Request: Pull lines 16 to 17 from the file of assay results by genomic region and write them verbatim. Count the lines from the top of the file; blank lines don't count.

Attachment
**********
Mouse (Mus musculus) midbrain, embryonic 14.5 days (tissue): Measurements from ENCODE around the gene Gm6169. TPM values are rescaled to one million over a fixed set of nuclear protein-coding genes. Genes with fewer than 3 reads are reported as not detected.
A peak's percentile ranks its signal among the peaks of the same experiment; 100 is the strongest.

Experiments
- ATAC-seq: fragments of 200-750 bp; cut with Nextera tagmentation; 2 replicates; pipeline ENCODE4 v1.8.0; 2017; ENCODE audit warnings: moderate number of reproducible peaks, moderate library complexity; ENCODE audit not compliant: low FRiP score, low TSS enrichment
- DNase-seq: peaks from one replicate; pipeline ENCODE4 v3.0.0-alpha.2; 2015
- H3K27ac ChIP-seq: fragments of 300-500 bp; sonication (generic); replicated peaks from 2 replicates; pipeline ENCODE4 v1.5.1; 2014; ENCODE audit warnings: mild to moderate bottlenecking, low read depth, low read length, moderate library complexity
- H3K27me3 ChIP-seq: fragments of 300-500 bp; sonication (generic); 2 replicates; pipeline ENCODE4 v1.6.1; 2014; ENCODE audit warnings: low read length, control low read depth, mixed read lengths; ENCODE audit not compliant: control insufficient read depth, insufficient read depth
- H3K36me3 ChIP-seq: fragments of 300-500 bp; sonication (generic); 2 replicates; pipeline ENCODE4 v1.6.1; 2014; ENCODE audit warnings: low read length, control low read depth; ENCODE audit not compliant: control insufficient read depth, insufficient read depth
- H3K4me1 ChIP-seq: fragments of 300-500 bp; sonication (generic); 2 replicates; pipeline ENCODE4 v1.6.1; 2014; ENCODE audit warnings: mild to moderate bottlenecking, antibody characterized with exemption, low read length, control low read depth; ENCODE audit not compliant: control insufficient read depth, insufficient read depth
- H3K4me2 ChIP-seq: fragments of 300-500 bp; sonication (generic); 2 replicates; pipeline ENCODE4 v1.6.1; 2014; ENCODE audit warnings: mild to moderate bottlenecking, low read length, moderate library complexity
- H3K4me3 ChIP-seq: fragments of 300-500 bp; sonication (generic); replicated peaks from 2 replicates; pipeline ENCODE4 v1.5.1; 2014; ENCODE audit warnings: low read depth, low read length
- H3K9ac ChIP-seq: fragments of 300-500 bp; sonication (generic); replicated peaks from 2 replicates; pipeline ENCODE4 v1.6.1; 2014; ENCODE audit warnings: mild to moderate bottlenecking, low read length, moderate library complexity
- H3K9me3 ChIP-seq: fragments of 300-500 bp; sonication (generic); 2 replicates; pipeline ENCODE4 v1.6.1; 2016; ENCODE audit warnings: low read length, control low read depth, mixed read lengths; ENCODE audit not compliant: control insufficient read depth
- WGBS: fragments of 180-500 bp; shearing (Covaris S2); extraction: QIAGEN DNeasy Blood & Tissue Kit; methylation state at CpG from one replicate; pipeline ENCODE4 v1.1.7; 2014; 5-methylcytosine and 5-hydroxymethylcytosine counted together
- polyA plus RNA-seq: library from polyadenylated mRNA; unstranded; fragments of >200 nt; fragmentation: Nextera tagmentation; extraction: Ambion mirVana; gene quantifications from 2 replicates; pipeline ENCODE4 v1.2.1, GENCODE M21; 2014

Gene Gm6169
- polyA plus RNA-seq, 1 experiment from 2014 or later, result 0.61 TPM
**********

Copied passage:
Gene Gm6169
- polyA plus RNA-seq, 1 experiment from 2014 or later, result 0.61 TPM